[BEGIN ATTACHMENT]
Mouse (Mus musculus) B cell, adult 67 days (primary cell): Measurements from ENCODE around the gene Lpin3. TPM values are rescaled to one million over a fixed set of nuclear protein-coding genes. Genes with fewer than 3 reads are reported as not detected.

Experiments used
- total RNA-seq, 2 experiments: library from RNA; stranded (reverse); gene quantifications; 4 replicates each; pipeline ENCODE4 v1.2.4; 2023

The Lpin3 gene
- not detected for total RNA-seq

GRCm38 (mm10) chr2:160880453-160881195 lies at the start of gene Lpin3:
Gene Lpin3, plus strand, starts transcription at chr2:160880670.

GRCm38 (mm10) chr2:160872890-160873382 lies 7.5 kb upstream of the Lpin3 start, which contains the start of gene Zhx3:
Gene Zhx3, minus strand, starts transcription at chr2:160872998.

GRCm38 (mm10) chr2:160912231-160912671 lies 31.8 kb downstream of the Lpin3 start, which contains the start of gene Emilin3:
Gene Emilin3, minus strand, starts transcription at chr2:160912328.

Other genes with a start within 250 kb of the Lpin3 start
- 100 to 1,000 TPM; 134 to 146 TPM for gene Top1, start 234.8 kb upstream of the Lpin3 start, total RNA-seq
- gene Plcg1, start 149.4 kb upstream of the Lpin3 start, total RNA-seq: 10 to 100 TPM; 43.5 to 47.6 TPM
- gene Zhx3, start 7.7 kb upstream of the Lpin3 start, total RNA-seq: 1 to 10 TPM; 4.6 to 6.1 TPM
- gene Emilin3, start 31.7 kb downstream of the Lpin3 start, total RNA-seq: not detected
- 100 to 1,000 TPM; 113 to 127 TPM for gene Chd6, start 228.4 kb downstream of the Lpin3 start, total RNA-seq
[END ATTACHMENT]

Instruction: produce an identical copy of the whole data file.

Mouse (Mus musculus) B cell, adult 67 days (primary cell): Measurements from ENCODE around the gene Lpin3. TPM values are rescaled to one million over a fixed set of nuclear protein-coding genes. Genes with fewer than 3 reads are reported as not detected.

Experiments used
- total RNA-seq, 2 experiments: library from RNA; stranded (reverse); gene quantifications; 4 replicates each; pipeline ENCODE4 v1.2.4; 2023

The Lpin3 gene
- not detected for total RNA-seq

GRCm38 (mm10) chr2:160880453-160881195 lies at the start of gene Lpin3:
Gene Lpin3, plus strand, starts transcription at chr2:160880670.

GRCm38 (mm10) chr2:160872890-160873382 lies 7.5 kb upstream of the Lpin3 start, which contains the start of gene Zhx3:
Gene Zhx3, minus strand, starts transcription at chr2:160872998.

GRCm38 (mm10) chr2:160912231-160912671 lies 31.8 kb downstream of the Lpin3 start, which contains the start of gene Emilin3:
Gene Emilin3, minus strand, starts transcription at chr2:160912328.

Other genes with a start within 250 kb of the Lpin3 start
- 100 to 1,000 TPM; 134 to 146 TPM for gene Top1, start 234.8 kb upstream of the Lpin3 start, total RNA-seq
- gene Plcg1, start 149.4 kb upstream of the Lpin3 start, total RNA-seq: 10 to 100 TPM; 43.5 to 47.6 TPM
- gene Zhx3, start 7.7 kb upstream of the Lpin3 start, total RNA-seq: 1 to 10 TPM; 4.6 to 6.1 TPM
- gene Emilin3, start 31.7 kb downstream of the Lpin3 start, total RNA-seq: not detected
- 100 to 1,000 TPM; 113 to 127 TPM for gene Chd6, start 228.4 kb downstream of the Lpin3 start, total RNA-seq